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Category: Politics (Page 1 of 4)

On October 18th, 1929, women become ‘Persons’ in Canada

On October 18th, 1929, the Judicial Committee of the Privy Council reversed a decision by the Canadian Supreme Court ruling that women were not “Persons” according to the British North American Act – and marking it the first ever Persons Day in Canadian history.

The Canadian Encyclopedia »

The Persons Case enabled women to work for change in both the House of Commons and the Senate. It also meant that women could no longer be denied rights based on a narrow interpretation of the law.

 

Japan to make deal with Canada on EV supply chains

CBC »

Japan’s minister of economy, trade and industry will be in Ottawa Thursday to sign a memorandum of cooperation on electric vehicle supply chains.

Yasutoshi Nishimura will be accompanied by a delegation of Japanese businesspeople representing its battery supply chain association (BASC) and corporations like Panasonic Energy, Asahi-Kasei, Mitsubishi, Mitsui and Sumitomo.

Japanese media reports previewing the trip over the past week suggested that in return for financial, scientific and technical help, the Canadian government intends to offer subsidies for new Japanese investments in this sector — similar to other electric vehicle battery deals struck in collaboration with the provincial governments of Ontario and Quebec.

The Conservatives, attempting to follow in the footsteps of their American GOP cousins, are going after Canada’s courts

Max Fawcett, National Observer »

Trudeau’s 2017 decision to appoint Richard Wagner as former chief justice Beverley McLachlin’s replacement speaks to that lack of partisanship on Canada’s highest court. After all, the prime minister who first appointed him to the Supreme Court was one Stephen Harper. “Cabinet ministers, as we all know, come and go,” former federal justice minister and University of Alberta professor of law Anne McLellan told the CBC back in 2017. “But the chief justice, once appointed, will be there, bar unforeseen situations, up until mandatory retirement.”

That Trudeau chose to put a Harper appointee in that most powerful of roles speaks to the reality that Canada’s high court is fundamentally different than the one in the United States, where justices almost never break ranks with the party that appointed them. So, too, do some of Trudeau’s other appointees to the Supreme Court, who include Nicholas Kasirer (who was first appointed to the Quebec Court of Appeal by Harper) and Malcolm Rowe (who advised Conservative Fisheries and Oceans Minister John Crosbie from 1986 to 1992).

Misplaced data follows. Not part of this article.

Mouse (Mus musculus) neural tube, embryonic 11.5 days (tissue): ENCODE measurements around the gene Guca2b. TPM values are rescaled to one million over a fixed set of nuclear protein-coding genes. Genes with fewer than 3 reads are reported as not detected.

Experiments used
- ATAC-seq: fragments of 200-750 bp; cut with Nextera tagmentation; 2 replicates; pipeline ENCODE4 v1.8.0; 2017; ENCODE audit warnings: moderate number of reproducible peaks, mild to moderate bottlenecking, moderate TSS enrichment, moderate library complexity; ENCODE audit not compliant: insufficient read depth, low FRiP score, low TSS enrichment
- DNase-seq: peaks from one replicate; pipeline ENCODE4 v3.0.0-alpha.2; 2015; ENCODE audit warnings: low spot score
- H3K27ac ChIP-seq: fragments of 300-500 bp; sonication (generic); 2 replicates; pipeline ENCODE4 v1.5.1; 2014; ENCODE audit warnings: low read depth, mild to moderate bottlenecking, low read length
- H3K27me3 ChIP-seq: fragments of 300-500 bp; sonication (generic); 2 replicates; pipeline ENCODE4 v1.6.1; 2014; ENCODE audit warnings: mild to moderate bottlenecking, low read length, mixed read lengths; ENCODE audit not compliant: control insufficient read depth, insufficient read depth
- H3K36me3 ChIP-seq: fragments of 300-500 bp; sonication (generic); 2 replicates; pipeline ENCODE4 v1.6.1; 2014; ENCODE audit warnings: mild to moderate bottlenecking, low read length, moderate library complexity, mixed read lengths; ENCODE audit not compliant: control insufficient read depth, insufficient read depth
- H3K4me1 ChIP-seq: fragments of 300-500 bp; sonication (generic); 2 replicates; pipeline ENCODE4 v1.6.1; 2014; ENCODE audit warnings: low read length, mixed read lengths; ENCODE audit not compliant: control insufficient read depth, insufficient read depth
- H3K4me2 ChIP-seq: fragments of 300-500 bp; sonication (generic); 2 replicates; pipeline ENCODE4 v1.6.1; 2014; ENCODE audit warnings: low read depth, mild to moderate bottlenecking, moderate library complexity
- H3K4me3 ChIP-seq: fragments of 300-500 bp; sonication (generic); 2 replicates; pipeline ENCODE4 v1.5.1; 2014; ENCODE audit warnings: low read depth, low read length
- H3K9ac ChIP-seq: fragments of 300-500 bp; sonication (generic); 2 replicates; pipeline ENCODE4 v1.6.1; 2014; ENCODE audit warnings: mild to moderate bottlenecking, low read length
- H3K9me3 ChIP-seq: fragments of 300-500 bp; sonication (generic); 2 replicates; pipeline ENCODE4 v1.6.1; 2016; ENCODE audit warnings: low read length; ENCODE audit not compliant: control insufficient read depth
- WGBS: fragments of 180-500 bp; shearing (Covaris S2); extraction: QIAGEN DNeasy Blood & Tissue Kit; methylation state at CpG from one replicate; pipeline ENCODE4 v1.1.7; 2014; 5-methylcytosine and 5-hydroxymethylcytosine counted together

Chinese government has not approved Canada as international travel destination for tour groups

Janyce McGregor, CBC »

In a media statement, the Chinese foreign ministry announced on August 10 that an additional 78 countries had been added to a list of destinations approved for group tours and package travel. Travel agents from mainland China work from this list when they promote and book foreign travel for Chinese nationals.

In response to an inquiry from CBC News about China’s rationale for excluding Canada, the public affairs office at China’s embassy in Ottawa wrote that lately, the Canadian side has repeatedly hyped up the so-called ‘Chinese interference’ and rampant and discriminatory anti-Asian acts and words are rising significantly in Canada.

The Chinese government attaches great importance to protecting the safety and legitimate rights of overseas Chinese citizens and wishes they can travel in a safe and friendly environment, the embassy added.

» China’s Communist Party, Ministry of Foreign Affairs, Media Statement

Doublespeak » Con Party Leader claims the current legislation aimed at social media is ushering in censorship, despite his party running on similar policy in the last federal election

Pierre Poilievre falsely claimed Canadians will not be able to see news on the internet under the new law.

National Observer reports that the leader of federal Conservative Party made the remark after Meta announced it will remove all news in Canada from its social media platforms, Facebook and Instagram in response to the Online News Act that requires tech giants to enter into agreements that compensate Canadian news outlets for content thjey repurposed on their platforms.

However, the Conservatives’ 2021 campaign platform under then-leader Erin O’Toole proposed a similar policy, calling on tech giants to fairly compensate media for the content they create through an arbitration process.

Canadians have the world’s 7th-most valuable passport – up from 8th in last year’s rankings

According to the much respected Henley Passport Index, which ranks the world’s passports based on official data from the International Air Transport Association (IATA), 🇨🇦 Canadians can claim the world’s 7th-most valuable passport this year – up from 8th last year. Canada had been ranked 8th since 2021.

In a bit of a shakeup, 🇯🇵 Japan has been knocked off the top spot on the Henley Passport Index for the first time in five years and bumped into 3rd place. 🇸🇬 Singapore is now officially the most powerful passport in the world, with its citizens able to visit 192 travel destinations out of 227 around the world visa-free. 🇩🇪 Germany, 🇮🇹 Italy, and 🇪🇸 Spain all move up into 2nd place with visa-free access to 190 destinations, and Japanese passport holders join those of six other nations — 🇦🇹 Austria, 🇫🇮 Finland, 🇫🇷 France, 🇱🇺 Luxembourg, 🇰🇷 South Korea, and 🇸🇪 Sweden — in 3rd place with access to189 destinations without a prior visa.
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